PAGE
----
Unlocking the Power of Ethiopia’s Cities

At a Glance

Publication Date March 2015
Country Ethiopia
Thematic Area Green Cities
Click on the image above to download the report.

Click on the image above to download the report.

Part of the New Climate Economy initiative, Unlocking the Power of Ethiopia’s Cities highlights the importance of building compact, more efficient cities. It proposes creating a sustainable national urban system across the country and makes recommendations to support the government’s five-year Growth and Transformation Plan.

Ethiopia’s urban population is expected to grow by more than 20 million people from 88 million in the next ten years. Meanwhile the urbanization rate is projected to increase from the current 19% to 25% by 2025. The number of people living in cities could reach 150 million by 2040.

In the face of an increasing urban population, Ethiopia can learn from the experience of other developing countries. In some developing countries too much growth was concentrated in rapidly expanding capital cities. This meant that they were later unable to keep up with their growth, having to tackle health-related problems caused by pollution and divert scarce resources to provide services such as basic housing and sanitation to a sprawling urban population.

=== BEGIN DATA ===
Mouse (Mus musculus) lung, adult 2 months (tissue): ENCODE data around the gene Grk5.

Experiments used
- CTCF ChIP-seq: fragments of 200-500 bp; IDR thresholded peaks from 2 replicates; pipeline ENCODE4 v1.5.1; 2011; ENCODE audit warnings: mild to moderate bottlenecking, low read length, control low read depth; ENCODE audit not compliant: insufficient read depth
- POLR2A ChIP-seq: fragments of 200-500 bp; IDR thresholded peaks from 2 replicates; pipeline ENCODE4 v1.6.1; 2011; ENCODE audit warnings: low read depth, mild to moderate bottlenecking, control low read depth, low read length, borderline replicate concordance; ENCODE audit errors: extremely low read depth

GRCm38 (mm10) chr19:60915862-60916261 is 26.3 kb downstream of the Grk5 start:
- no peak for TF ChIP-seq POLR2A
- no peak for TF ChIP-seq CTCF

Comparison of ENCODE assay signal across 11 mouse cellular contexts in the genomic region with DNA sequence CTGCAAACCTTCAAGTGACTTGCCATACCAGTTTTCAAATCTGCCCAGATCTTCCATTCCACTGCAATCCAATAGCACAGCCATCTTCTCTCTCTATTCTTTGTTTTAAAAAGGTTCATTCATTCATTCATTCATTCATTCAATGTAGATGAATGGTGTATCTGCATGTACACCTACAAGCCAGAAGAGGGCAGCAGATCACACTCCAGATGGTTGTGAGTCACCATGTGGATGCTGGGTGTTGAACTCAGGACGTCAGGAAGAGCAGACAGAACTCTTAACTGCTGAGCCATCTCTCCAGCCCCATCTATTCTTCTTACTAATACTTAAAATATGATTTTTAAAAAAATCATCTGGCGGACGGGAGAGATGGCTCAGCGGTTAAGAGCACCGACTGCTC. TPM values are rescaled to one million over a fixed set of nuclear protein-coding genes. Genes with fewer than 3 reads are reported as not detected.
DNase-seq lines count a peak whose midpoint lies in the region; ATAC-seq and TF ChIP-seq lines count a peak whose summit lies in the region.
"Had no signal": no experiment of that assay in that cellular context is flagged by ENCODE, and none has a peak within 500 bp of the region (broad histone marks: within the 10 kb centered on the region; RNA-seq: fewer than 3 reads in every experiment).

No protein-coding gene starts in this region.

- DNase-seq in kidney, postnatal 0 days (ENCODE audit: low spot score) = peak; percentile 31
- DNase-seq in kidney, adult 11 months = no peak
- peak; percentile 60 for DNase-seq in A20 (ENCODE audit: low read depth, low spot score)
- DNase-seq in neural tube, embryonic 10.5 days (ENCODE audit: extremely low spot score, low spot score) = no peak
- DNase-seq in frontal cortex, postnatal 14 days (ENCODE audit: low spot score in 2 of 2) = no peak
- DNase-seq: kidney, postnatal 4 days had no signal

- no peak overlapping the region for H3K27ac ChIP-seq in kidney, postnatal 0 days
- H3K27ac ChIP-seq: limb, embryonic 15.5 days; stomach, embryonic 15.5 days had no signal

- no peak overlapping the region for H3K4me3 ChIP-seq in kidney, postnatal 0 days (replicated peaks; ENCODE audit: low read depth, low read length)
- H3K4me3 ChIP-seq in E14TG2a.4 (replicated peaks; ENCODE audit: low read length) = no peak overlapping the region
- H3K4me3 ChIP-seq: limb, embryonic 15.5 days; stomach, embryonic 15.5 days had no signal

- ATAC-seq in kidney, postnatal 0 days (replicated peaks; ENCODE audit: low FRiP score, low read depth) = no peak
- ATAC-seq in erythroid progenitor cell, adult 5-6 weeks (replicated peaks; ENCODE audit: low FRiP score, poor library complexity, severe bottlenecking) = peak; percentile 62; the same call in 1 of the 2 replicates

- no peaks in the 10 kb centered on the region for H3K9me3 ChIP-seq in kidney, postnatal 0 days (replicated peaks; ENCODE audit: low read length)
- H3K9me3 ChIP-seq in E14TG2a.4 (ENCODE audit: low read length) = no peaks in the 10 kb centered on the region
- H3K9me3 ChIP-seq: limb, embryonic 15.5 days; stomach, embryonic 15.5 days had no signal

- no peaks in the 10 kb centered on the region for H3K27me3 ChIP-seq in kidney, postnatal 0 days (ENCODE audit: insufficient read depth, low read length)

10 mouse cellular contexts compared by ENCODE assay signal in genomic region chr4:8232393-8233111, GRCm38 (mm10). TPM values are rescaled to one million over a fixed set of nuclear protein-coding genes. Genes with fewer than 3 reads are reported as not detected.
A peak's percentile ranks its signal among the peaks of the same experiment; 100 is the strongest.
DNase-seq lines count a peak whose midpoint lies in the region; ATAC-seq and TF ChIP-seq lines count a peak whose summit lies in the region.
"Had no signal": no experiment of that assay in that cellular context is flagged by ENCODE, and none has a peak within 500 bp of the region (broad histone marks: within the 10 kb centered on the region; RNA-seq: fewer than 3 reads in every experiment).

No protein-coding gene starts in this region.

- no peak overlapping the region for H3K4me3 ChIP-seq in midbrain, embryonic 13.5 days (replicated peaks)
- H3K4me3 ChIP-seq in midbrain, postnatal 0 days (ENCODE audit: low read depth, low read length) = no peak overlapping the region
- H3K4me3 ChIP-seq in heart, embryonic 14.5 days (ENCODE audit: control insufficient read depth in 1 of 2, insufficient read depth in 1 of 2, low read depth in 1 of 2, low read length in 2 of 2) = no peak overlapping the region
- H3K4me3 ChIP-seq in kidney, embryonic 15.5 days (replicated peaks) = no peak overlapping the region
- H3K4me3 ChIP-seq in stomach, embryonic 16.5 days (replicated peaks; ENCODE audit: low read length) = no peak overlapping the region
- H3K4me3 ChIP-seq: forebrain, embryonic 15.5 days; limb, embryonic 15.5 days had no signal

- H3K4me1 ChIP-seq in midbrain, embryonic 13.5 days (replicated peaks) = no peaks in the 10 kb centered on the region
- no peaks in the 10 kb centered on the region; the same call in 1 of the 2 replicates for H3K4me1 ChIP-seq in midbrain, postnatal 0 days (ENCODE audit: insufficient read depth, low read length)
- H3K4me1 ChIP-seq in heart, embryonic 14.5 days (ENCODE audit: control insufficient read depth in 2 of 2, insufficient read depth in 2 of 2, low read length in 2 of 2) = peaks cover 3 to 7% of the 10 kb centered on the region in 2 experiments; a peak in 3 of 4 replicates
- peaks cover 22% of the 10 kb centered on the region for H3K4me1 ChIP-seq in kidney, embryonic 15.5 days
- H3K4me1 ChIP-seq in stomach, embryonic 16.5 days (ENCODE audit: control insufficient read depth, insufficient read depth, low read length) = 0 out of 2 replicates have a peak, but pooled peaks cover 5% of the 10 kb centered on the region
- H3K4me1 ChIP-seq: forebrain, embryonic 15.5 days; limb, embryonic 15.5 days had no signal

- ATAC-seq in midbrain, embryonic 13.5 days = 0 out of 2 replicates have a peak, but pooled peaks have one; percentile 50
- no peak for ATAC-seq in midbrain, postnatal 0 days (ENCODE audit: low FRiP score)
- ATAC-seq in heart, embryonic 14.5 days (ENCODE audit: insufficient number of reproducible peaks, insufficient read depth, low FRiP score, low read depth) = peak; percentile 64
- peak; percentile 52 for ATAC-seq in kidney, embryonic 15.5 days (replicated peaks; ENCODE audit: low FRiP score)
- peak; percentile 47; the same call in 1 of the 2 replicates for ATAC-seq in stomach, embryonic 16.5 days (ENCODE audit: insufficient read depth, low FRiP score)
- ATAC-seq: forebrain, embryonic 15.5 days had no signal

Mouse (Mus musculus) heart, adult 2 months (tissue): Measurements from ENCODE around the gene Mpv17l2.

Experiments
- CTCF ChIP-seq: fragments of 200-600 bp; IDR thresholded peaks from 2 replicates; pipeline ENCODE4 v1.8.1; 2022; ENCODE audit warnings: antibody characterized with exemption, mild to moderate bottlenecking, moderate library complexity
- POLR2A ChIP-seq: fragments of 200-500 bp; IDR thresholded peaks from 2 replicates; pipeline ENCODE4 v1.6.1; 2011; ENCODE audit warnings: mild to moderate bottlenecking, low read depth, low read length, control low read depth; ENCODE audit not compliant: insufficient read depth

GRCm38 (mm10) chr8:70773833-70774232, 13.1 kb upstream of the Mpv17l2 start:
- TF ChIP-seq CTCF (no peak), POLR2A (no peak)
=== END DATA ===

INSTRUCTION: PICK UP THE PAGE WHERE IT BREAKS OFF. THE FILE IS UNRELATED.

To support the growth of Addis, the report recommends expanding a network of regional cities that evolve along strategic economic corridors, in-line with the government’s emerging urban development strategy. This would diversify economic activity and distribute wealth across the country, strengthening links with regional and international trading partners and accelerating development. By contrast, failing to set up this network would be a missed economic opportunity.

The report calls on government to set up clusters of cities in planned development areas and corridors – eight in total – spread across the country. This would allow each cluster, or even a city within each cluster, to specialise in specific commercial, service or industrial activities, complementing each other.

The report was co-authored by the Ethiopian Development Research Institute and the Global Green Growth Institute.